On 1 March 2009, the Guideline on Investigation and Prosecution of Bankruptcy Fraud (Aanwijzing opsporing en vervolging faillissementsfraude; the “Guideline”) entered into force. The Guideline contains rules for the Public Prosecution Office (Openbaar Ministerie) to increase the prosecution of bankruptcy fraud. The Guideline indicates that criminal law will be complementary to the civil law instruments that a receiver (curator) has in bankruptcy proceedings. The Guideline further provides for cooperation between the Public Prosecution Office and receivers.

The Guideline distinguishes between simple fraud cases and serious and complex/sensitive bankruptcy fraud cases. This distinction should result in better allocation of tasks between investigation authorities and more efficient settlement of cases. Simple cases will be investigated by the regional police, whereas complex cases, which require specialised financial knowledge, will be investigated by the Fiscal Intelligence and Investigation Service and Economic Investigation Service (FIOD-ECD) and/or the supra-regional detective force (Bovenregionale Recherche).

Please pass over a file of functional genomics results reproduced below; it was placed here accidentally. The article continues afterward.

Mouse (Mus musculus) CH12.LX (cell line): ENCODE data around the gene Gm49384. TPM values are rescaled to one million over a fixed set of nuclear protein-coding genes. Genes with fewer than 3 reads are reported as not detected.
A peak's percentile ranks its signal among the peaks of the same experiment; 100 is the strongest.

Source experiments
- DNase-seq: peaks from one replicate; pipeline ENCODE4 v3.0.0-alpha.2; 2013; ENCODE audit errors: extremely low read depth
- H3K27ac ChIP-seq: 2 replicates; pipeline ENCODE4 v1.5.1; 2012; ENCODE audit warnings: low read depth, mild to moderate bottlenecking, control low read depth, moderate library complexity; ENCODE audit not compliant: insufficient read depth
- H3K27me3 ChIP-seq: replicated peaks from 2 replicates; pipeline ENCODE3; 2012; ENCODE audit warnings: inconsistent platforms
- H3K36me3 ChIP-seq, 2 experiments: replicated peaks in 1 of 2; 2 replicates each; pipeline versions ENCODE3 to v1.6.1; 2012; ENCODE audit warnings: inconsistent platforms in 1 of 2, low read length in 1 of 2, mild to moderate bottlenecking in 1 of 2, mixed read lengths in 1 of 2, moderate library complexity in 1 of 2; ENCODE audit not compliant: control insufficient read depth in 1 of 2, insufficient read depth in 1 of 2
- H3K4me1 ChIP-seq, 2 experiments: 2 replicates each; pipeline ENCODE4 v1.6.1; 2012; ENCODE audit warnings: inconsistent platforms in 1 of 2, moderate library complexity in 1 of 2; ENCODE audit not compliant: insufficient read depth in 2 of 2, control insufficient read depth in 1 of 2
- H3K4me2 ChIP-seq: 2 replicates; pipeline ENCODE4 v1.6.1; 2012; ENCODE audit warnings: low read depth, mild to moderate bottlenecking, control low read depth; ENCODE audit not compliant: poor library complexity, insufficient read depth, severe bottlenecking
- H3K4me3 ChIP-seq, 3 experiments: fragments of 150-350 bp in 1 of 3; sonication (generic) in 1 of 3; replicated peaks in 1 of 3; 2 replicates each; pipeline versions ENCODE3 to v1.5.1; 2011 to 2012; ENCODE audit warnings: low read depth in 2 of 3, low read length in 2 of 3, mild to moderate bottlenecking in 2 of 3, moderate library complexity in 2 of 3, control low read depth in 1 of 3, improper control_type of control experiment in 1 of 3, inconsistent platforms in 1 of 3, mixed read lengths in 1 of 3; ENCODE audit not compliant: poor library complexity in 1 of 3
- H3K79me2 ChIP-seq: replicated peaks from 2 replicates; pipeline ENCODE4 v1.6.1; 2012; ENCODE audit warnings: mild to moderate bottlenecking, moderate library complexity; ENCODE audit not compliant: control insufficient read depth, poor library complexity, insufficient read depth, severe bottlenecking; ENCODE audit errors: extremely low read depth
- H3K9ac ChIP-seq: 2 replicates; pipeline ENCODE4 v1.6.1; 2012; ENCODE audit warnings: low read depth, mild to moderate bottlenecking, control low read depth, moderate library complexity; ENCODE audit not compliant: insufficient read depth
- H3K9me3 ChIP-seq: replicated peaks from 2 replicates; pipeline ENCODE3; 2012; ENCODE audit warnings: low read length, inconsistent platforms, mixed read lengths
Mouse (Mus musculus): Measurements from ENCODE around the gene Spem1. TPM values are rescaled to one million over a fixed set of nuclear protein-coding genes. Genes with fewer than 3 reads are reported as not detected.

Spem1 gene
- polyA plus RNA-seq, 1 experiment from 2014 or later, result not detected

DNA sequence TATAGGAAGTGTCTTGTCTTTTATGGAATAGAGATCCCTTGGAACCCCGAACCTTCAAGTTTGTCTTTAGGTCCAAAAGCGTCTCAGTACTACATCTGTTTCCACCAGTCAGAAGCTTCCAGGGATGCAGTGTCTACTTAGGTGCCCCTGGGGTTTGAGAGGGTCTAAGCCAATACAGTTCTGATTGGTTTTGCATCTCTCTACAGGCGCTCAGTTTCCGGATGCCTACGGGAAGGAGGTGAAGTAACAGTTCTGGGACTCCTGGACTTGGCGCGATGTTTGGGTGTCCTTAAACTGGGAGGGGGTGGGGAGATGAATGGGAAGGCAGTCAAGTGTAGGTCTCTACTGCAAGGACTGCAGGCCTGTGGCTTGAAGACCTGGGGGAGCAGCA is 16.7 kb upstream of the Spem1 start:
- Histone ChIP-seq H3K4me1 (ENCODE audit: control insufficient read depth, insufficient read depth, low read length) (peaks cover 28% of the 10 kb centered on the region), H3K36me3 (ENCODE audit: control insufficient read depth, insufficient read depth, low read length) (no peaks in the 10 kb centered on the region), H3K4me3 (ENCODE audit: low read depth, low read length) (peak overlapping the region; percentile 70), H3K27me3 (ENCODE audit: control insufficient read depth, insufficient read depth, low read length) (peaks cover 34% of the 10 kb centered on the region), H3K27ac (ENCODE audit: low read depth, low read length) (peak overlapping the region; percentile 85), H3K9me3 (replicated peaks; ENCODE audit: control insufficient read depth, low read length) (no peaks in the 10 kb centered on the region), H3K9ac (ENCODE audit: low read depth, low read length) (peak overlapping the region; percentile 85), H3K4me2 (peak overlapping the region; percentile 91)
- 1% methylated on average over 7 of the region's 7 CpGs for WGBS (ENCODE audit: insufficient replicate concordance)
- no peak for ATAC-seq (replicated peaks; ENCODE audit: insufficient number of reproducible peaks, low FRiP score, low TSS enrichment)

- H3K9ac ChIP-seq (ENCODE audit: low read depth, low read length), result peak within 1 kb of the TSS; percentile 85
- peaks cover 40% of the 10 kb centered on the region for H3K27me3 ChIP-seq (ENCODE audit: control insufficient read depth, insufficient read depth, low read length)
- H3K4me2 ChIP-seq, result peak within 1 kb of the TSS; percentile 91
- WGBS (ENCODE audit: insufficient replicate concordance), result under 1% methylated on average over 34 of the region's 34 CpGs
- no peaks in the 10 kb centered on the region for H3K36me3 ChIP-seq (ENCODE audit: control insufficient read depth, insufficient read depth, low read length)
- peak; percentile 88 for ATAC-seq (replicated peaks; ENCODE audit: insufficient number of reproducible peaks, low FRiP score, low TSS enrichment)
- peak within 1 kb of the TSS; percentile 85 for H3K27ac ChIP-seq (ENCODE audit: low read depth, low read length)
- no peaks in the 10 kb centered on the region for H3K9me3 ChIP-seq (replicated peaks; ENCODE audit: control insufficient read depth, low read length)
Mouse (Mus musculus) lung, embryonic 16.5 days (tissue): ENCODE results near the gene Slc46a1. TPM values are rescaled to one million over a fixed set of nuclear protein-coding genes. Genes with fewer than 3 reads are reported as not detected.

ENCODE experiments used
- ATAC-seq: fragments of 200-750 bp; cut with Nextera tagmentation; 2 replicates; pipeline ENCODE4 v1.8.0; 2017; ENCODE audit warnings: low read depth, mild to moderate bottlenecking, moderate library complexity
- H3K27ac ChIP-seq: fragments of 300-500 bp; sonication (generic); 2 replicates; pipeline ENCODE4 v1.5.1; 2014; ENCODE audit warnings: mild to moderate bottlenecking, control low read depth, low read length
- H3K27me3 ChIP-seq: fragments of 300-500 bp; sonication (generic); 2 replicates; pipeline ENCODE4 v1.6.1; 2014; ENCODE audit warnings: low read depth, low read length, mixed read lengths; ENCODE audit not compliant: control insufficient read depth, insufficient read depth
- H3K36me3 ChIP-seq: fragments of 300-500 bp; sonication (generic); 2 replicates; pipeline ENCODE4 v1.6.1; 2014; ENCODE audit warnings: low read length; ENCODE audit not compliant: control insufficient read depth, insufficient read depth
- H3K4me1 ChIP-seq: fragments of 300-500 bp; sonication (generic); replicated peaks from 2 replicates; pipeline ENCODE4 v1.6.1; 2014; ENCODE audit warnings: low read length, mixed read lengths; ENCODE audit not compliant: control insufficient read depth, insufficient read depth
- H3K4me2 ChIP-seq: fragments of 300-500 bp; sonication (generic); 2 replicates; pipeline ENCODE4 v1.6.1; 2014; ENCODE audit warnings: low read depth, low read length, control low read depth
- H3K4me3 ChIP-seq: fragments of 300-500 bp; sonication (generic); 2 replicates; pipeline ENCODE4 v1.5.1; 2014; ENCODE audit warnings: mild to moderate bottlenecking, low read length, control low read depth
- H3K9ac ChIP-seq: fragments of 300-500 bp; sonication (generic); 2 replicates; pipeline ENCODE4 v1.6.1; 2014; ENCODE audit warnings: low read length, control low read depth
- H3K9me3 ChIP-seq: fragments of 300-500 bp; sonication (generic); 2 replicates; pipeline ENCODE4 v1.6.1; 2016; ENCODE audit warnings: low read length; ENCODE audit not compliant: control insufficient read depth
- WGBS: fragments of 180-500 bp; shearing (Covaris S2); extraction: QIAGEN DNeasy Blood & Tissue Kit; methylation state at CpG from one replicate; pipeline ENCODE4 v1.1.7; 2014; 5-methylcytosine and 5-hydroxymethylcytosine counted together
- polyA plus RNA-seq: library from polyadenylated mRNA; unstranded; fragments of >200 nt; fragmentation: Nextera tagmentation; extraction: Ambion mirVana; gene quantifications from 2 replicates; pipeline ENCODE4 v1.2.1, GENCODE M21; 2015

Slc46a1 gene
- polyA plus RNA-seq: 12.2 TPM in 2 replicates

Receivers can report bankruptcy fraud cases to the bankruptcy reporting centre (Fraudemeldpunt). In addition, simple fraud cases can also be reported to the regional police and the district Public Prosecutor Office. Complex fraud cases can also be reported to the FIOD-ECD and the public prosecutor.

Investigative authorities and receivers each have their own specific powers on the basis of criminal and civil law, which can be combined, on the basis of the Guideline, in combating bankruptcy fraud. For instance, the Public Prosecution Office has more powers to trace missing property forming part of the estate, whereas the receiver, once missing property has been found, is able to seize this property.